The US is Provoking the Crisis

North Korea would not have a nuclear weapons program if it were not under increasing threat from the US, which has been trying to force regime change in the North since 1945 by war, subversion, diplomatic isolation, and economic strangulation.

A recent article noted that:

1. As University of Chicago history professor Bruce Cumings [a leading US historian of the Korean War], writes, for North Korea the nuclear crisis [1] began in late February 1993, when General Lee Butler, head of the new US ‘Strategic Command,’ announced that he was retargeting strategic nuclear weapons (i.e., hydrogen bombs) meant for the old USSR, on North Korea (among other places.) At the same time, the new CIA chief, James Woolsey, testified that North Korea was ‘our most grave current concern.’ By mid-March 1993, tens of thousands of [US] soldiers were carrying out war games in Korea…and in came the B1-B bombers, B-52s from Guam, several naval vessels carrying cruise missiles, and the like: whereupon the North pulled out of the NPT.” [2]

2. It is the US that has been provoking the DPRK with its stationing of THAAD missile (“Terminal High-Altitude Area Defense”), a first-strike weapon, in South Korea over the last year. The US is now testing the THAAD missiles. US-South Korea practice military maneuvers, which used to recur several times a year, are now almost incessant.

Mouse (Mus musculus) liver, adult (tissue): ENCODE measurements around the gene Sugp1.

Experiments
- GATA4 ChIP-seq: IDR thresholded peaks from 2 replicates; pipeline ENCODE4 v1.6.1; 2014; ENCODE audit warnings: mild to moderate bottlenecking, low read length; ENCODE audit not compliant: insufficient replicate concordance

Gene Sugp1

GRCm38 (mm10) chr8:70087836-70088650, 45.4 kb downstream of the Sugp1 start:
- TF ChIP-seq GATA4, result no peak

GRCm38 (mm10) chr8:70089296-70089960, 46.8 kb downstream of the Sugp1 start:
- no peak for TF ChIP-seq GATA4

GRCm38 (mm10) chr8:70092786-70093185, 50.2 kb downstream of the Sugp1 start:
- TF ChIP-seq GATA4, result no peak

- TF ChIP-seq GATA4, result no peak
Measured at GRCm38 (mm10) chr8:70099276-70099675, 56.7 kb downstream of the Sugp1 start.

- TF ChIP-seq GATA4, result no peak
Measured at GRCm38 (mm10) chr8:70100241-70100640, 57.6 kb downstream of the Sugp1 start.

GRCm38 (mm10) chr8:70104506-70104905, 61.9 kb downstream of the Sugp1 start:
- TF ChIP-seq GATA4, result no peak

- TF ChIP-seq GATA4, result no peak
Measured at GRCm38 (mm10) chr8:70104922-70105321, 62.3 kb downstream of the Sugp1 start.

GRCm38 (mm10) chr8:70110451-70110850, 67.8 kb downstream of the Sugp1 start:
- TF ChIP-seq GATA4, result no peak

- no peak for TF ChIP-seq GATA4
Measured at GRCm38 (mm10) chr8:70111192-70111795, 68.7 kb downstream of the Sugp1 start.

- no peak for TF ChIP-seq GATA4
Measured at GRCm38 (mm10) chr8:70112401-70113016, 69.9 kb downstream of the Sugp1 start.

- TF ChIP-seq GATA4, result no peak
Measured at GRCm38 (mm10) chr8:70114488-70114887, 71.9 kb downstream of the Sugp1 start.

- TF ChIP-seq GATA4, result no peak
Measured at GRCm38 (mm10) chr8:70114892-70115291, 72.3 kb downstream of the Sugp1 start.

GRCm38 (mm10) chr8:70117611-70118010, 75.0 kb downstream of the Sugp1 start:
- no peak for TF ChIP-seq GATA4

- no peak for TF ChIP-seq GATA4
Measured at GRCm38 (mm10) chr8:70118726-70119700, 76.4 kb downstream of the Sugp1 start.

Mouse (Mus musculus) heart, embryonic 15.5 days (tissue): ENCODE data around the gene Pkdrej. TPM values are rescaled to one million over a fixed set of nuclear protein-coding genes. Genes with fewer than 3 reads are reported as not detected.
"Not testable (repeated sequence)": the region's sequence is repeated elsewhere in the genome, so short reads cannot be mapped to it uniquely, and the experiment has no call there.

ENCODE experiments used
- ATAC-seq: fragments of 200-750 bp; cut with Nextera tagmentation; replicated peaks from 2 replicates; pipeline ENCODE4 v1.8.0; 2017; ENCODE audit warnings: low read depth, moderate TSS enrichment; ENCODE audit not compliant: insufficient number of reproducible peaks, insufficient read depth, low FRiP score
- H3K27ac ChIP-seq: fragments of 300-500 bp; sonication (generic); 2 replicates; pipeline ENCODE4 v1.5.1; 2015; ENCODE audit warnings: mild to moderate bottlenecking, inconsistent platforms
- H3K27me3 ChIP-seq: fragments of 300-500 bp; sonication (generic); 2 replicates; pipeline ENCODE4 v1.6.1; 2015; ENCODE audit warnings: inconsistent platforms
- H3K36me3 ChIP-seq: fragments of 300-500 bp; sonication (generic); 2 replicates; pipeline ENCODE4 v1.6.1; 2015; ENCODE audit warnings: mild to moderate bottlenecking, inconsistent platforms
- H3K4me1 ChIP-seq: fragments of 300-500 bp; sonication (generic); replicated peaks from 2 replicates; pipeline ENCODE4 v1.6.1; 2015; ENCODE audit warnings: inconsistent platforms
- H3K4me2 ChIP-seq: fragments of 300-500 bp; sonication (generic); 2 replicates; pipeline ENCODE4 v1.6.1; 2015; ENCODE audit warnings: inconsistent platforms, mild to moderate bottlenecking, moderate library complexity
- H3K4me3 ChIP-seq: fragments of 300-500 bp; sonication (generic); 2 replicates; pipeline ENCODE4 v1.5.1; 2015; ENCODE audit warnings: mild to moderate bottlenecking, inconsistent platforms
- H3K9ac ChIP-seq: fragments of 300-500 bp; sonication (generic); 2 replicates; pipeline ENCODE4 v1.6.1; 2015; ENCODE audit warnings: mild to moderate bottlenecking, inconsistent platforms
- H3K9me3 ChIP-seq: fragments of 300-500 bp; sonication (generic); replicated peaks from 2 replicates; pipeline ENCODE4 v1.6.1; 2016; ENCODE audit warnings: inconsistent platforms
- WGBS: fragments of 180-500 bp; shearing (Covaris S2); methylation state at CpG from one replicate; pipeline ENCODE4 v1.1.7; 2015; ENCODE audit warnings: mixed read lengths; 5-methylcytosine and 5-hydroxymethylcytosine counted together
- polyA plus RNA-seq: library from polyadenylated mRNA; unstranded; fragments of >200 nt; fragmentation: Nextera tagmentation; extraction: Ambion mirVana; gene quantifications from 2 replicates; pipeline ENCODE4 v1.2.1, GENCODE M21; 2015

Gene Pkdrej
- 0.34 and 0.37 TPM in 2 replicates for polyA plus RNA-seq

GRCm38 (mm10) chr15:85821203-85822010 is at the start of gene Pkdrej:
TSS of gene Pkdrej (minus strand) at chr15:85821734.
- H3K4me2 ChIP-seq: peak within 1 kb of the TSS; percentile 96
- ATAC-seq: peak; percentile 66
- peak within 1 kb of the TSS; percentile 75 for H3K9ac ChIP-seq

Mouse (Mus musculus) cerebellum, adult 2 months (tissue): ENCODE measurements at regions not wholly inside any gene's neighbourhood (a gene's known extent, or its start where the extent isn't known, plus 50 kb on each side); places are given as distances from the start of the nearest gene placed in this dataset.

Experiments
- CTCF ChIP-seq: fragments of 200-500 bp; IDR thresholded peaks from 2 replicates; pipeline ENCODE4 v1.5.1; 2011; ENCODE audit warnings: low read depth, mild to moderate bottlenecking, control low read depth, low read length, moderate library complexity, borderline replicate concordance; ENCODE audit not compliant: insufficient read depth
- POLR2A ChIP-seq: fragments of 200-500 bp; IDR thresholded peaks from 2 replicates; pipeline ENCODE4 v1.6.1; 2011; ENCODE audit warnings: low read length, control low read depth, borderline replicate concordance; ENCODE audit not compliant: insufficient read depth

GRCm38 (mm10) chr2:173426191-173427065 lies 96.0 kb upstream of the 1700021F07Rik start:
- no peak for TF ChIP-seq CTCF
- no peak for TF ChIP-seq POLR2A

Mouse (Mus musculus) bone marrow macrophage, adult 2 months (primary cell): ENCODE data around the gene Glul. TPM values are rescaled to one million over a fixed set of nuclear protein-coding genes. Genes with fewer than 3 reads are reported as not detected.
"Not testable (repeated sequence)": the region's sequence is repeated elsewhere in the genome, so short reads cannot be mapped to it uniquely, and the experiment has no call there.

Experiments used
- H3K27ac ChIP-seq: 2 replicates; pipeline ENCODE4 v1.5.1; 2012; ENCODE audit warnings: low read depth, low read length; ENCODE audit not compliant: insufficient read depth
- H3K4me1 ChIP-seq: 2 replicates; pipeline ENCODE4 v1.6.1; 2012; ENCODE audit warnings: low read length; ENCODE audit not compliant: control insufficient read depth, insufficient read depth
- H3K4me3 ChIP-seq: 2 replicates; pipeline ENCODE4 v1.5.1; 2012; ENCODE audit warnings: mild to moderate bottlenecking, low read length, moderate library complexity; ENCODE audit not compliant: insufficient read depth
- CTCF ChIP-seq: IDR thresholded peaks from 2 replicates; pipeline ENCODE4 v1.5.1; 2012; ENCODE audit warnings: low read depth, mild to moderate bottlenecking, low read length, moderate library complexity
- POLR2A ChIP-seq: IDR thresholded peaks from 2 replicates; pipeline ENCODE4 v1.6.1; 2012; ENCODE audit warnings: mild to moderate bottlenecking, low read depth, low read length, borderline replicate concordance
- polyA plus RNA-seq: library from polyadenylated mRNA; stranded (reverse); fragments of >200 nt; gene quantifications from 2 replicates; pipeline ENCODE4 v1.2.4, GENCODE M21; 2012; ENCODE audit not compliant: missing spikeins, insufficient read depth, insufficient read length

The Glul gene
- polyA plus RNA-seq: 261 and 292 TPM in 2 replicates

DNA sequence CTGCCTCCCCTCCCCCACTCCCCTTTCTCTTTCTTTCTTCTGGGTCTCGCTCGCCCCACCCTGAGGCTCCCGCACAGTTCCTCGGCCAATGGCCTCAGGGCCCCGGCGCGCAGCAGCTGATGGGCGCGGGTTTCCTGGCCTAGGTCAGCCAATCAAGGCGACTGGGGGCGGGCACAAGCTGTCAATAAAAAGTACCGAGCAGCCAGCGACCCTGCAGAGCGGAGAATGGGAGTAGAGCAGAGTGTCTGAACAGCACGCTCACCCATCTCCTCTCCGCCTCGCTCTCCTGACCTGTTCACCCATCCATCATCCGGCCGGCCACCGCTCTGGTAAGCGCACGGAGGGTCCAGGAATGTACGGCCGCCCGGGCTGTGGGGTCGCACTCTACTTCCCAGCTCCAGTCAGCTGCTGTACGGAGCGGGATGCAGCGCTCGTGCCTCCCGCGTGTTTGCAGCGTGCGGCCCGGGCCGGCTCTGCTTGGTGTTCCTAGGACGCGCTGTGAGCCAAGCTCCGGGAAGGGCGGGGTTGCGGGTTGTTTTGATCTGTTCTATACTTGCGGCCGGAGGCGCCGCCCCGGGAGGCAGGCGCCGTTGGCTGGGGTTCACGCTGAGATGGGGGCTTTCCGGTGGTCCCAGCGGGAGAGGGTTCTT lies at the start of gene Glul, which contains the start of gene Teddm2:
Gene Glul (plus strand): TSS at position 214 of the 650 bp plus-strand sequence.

3. Moreover, the US is further militarizing South Korea. Residents of the South Korean island of Jeju have strongly object to the South Korean military setting up a base on the island, with the possible deployment of the US Navy’s newest Zumwalt-class destroyer “to deter North Korean aggression.” At the end of World War II, after the Japanese Imperialists had been defeated, Jeju Islanders rose up against the US-installed colonial dictatorship of Syngman Rhee. The US responded by employing the former brutal Japanese military rulers to violently put down the protests.

It is the US that, again and again, has refused talks with North Korea’s leadership:
• In January [2017], North Korea offered to “sit with the US anytime” to discuss US war games and its nuclear weapons and ballistic missile programs. Pyongyang proposed that the United States “contribute to easing tension on the Korean peninsula by temporarily suspending joint military exercises in south Korea and its vicinity this year, and said that in this case the DPRK is ready to take such responsive steps as temporarily suspending the nuclear test over which the US is concerned.”
• The North Korean proposal was seconded by China and Russia and recently by South Korea’s new president Moon Jae-in. But Washington peremptorily rejected the proposal, refusing to acknowledge any equivalency between US-led war games, which US officials deem ‘legitimate’ and North Korea’s missile and nuclear tests, which they label ‘illegitimate.” (Stephen Gowans, ibid.)
• Having partitioned Korea in 1945, the US permanently stationed about 40,000 of troops in South Korea after the end of 1950-1953 hostilities and the 1953 armistice. The U.S. still denies Korea a peace treaty, which the DPRK has insisted on. But peace was never the intention of US imperialism. US foreign policy sees Northeast Asia only through the lens of domination.
• The permanent occupation of South Korea was aimed at geopolitical control of the region, including elimination of the DPRK and moving US missile and military forces right up to the Chinese and Russian borders. The occupation was symbolized by the giant, yearly provocative military maneuvers by the US and its regional allies, such as South Korea. Such rehearsals for real war with the DPRK have stepped up dramatically in recent months.